In ads supporting Republicans, there is little to no talk of the Affordable Care Act. Rather, pre-existing conditions are discussed anecdotally. In one ad from the campaign of Senator Susan Collins of Maine, a man recalls how Ms. Collins supported research and funding for patients with the genetic muscular disorder that his sons were born with.

Republicans have attacked Democrats on health care by linking candidates to the “Medicare for all” proposal championed by Senator Bernie Sanders of Vermont. In New York’s 24th Congressional District, the National Republican Congressional Committee links Dana Balter, who is challenging Representative John Katko, to Mr. Sanders and Representative Alexandria Ocasio-Cortez of New York, though Ms. Balter supports keeping a role for private insurance under Medicare for all.

Another ad from the N.R.C.C. uses Mr. Biden’s criticism of Medicare for all from the Democratic presidential primary debates to attack Kara Eastman, a candidate in Nebraska’s Second Congressional District, who supports Medicare for all.

It’s unlikely that these health care issues will surpass the coronavirus as a political messaging agent heading into November. But it’s quite likely that this is just the beginning of a sustained campaign on health care as the candidates enter the final sprint.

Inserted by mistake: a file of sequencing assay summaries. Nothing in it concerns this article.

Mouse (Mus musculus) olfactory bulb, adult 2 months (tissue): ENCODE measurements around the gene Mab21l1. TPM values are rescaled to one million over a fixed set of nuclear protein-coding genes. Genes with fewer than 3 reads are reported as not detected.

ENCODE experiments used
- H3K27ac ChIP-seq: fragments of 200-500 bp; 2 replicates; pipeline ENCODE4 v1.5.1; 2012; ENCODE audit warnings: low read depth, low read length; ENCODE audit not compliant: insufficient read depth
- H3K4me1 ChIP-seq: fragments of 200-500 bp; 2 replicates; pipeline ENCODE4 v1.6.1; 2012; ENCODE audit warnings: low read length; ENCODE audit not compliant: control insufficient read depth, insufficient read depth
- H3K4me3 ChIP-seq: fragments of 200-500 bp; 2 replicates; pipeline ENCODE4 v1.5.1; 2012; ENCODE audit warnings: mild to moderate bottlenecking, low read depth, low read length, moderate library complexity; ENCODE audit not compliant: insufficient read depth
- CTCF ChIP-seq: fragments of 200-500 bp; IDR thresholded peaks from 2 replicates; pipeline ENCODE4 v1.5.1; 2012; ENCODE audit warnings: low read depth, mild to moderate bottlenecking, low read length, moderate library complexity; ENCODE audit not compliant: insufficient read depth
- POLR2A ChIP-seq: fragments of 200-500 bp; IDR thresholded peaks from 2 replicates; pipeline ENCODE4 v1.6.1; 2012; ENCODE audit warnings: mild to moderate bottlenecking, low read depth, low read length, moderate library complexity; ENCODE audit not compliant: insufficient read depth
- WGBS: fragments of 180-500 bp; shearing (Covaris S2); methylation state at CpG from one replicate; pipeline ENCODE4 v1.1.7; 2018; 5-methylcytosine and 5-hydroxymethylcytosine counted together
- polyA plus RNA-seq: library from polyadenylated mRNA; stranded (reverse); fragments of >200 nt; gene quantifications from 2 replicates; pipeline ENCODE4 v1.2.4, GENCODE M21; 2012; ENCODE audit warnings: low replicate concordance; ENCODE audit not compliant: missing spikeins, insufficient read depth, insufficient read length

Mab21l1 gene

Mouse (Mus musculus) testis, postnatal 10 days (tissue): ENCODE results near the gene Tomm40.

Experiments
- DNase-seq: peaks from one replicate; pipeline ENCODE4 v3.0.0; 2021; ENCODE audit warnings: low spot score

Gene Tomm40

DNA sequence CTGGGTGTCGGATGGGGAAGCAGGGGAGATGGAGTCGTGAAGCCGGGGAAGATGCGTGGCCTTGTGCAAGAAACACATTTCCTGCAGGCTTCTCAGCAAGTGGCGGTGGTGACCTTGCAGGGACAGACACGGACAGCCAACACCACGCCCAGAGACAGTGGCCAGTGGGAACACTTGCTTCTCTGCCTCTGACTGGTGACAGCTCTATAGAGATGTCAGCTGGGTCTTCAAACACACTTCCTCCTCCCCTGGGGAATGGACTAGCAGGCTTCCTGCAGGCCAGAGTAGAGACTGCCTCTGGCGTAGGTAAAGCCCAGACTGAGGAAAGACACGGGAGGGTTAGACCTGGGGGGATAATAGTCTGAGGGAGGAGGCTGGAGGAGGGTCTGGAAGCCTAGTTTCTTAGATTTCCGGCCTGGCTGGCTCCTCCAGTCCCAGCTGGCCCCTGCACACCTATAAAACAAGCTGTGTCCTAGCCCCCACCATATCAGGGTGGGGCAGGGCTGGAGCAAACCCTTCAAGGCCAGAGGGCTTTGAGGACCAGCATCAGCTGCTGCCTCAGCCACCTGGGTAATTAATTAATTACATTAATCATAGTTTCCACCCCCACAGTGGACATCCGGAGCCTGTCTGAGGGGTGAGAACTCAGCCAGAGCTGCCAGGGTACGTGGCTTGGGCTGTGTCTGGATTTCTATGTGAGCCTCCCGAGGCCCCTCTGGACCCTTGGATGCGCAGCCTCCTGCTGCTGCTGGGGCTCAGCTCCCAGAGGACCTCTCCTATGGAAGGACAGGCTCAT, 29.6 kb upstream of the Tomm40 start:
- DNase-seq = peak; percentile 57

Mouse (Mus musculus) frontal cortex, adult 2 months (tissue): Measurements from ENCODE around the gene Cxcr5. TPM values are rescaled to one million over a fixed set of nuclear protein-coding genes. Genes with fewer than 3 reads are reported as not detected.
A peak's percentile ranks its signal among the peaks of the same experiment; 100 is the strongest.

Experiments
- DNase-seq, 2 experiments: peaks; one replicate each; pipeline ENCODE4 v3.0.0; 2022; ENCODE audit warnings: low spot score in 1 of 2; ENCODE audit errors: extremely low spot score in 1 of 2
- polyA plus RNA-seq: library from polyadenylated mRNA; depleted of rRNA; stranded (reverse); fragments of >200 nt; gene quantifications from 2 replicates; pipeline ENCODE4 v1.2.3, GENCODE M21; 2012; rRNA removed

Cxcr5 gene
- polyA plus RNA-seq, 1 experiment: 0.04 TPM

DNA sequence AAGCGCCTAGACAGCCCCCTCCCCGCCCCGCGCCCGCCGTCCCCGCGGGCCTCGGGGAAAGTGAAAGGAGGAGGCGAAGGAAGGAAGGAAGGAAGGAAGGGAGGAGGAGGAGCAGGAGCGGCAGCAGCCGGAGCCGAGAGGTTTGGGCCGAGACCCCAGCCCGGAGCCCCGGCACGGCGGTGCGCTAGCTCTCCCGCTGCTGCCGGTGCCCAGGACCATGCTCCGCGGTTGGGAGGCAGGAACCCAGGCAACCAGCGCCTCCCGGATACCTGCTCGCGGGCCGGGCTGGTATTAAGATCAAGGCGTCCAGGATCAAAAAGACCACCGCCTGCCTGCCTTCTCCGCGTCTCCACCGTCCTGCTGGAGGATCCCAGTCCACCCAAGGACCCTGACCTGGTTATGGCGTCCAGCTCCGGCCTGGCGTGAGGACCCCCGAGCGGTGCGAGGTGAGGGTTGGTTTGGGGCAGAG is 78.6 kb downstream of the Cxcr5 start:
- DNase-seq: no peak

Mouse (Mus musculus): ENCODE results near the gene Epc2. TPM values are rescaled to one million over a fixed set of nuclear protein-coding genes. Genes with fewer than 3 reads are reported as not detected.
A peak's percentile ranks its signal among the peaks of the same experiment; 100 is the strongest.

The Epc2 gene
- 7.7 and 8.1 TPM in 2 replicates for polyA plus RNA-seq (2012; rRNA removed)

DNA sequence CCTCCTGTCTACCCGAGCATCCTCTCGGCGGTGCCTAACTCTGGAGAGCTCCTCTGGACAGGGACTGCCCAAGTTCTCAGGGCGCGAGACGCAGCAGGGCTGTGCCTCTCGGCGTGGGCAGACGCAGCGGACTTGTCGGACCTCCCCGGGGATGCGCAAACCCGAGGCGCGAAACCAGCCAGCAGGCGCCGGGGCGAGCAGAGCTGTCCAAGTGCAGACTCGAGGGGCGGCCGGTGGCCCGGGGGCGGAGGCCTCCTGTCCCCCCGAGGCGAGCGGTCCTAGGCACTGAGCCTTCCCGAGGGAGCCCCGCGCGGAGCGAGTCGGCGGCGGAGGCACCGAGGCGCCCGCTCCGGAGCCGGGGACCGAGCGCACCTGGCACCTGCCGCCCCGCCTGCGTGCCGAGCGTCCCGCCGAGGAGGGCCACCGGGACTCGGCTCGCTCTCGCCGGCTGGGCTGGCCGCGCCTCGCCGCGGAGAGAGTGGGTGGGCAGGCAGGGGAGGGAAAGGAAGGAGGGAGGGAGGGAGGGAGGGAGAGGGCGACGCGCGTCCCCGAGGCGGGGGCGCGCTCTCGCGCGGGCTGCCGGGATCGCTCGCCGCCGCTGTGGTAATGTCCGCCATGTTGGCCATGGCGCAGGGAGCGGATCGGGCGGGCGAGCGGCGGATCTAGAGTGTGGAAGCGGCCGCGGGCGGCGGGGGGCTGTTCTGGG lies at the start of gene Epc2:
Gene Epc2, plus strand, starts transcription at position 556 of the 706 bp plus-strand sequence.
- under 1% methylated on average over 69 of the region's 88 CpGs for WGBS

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The Trump campaign has inserted one of the country’s greatest hopes for overcoming the coronavirus pandemic — the push to develop an effective vaccine — into the presidential race with his latest campaign ad.

The message: The ad opens with the camera panning across bottles labeled “Covid-19 Coronavirus Vaccine” while a narrator claims that “the finish line is approaching” for a vaccine. (Though the Centers for Disease Control and Prevention notified public health officials to prepare for a possible fall distribution, Dr. Moncef Slaoui, the top scientist on Operation Warp Speed, the Trump administration’s initiative to develop a vaccine as quickly as possible, recently warned that the chance of successful vaccine results by October was “very, very low.”)

Talk of a vaccine is quickly followed by a promise to bring back “the greatest economy the world has ever seen,” a promise that hinges more on President Trump’s hope than on any tangible plans or platforms that he has released.

The ad attempts to draw a contrast between Mr. Trump’s pledge to rebuild the economy and remarks from Joe Biden, using a selectively edited clip that shows Mr. Biden saying he would “shut it down.” (The clip comes from an interview in which Mr. Biden said he would only shut down the country again if scientists recommended doing so.)

The takeaway: While the most vocal message out of the Trump campaign has been a strident stoking of racial divisions amid the protests against racism and police brutality around the country, the new ad is a recognition that the president’s re-election bid cannot simply ignore the coronavirus pandemic, particularly as many polls find the virus is the top concern of voters around the country.